While shooting for the stars and setting big goals is great, the reality is that if the goals are too difficult, it can actually be counterproductive. One of the biggest reasons why motivation fizzles out is that we set goals that we’d either never be able to reach or are only reachable with perfect adherence and execution, which is another unrealistic expectation.
Of course, you want your goals to be challenging so that you push yourself. But they also need to be achievable, so that you can feel the satisfaction (and motivation) of success and set the next goal to continue your progress.
Here are some tips for setting useful goals:
You won’t always feel like hitting the gym or eating another meal of chicken and rice, but by creating small, daily habits you can keep moving the needle on your goals even when your motivation fails.
These habits can be exercise-related or diet-related. For example, you could run every Monday, Wednesday, and Friday morning. Or you could eat chicken and a vegetable for lunch every day. The idea is to create an action that happens automatically, without your thoughts or emotions needing to be involved. It’s Wednesday? Grab your running shoes. Coworkers heading to McDonald’s? No thanks, you brought your lunch.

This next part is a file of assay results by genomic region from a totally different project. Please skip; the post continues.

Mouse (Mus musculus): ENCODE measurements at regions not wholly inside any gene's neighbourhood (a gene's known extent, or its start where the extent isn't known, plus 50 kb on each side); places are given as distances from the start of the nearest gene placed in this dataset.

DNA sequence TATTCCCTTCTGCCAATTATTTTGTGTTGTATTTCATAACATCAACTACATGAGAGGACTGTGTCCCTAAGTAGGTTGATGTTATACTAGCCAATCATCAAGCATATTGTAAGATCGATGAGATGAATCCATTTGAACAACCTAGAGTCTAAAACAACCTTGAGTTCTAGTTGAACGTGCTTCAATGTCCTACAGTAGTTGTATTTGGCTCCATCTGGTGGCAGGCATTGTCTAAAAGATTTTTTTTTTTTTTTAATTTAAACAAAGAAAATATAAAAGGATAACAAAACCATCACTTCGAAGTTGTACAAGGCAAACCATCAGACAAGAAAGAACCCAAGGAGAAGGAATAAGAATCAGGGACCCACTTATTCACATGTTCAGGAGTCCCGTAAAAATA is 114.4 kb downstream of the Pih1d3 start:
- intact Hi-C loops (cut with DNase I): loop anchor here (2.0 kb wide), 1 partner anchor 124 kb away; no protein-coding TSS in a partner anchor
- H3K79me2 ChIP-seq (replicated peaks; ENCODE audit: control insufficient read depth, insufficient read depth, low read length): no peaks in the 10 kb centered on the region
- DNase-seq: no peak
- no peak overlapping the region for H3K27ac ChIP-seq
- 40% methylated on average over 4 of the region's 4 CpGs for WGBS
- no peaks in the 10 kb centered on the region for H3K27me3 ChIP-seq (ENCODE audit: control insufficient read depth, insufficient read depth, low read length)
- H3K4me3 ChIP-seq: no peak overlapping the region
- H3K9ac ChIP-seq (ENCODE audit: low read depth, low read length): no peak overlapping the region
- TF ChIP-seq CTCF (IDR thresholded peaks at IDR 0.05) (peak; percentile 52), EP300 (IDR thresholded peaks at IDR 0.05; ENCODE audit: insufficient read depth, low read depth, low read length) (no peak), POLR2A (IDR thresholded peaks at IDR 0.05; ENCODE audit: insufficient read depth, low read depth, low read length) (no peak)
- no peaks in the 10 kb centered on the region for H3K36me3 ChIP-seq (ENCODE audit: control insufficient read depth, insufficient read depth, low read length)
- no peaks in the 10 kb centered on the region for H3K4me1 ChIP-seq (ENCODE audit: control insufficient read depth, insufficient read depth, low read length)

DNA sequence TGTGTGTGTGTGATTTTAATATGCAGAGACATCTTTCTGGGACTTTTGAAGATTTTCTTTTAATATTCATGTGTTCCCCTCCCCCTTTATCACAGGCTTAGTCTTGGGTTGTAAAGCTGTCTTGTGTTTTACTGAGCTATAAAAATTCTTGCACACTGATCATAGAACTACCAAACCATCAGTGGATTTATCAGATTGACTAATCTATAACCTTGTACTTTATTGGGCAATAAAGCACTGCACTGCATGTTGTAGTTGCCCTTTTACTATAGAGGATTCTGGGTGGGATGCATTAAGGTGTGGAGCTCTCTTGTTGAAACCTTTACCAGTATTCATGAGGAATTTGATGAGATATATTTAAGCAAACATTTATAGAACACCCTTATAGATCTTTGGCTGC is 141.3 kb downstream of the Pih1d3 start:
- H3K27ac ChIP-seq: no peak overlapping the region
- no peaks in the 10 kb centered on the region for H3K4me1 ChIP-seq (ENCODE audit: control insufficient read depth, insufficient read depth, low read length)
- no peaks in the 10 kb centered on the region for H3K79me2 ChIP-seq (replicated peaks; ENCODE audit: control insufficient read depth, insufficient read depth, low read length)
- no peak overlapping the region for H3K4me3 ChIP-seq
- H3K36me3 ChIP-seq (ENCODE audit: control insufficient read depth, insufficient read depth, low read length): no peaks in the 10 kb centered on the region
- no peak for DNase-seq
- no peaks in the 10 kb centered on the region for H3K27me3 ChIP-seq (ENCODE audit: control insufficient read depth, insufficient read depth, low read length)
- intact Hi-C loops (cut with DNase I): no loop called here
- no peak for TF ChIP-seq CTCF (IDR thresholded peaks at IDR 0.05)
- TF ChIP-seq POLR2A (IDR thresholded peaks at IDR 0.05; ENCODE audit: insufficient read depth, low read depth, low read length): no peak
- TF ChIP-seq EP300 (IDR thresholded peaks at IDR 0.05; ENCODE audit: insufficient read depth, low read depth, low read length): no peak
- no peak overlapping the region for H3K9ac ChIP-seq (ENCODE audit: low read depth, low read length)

In a similar vein to building good habits, work on your discipline. Instead of waiting for a day when you feel like working out, discipline yourself to go to the gym every day, whether you feel like it or not. Over time, it’ll become second nature to get up and go, and you won’t even have to think about it.
The nice thing about discipline is that it carries through to other areas of your life outside of fitness. It can help you lose weight, get more exercise, file those TPS reports on time, and cut the grass even in the dead of summer.
Building good habits takes time and effort, but there are some things you can do to minimize your natural resistance to new routines. Here are a few ideas:
See how this works? Set yourself up for success.
One of the best things you can do is have someone who’s also invested in your success to encourage you and keep you going. Sometimes a friend is too close to be honest with you, though. Or maybe you need some pro know-how.
This is where a wellness coach can really come in handy. A good coach can help you stay on track to reach your goals and offer unbiased advice. And you often get the benefit of a custom-tailored workout routine and meal plan, too.
Choosing a coach is a big deal. You want someone who can strike the right balance between providing positive reinforcement and encouragement while also challenging you and holding you accountable. Here are a few tips for picking a great coach:
Finding a wellness coach that’s a good fit can make all the difference, so it’s worth putting some time into.
Above all else, remember: fitness is a journey. This is a long road, with many milestones and goals to reach along the way, and it’s something you'll hopefully continue for the rest of your life. Start with good practices now, and you’ll make things much easier for yourself down the road.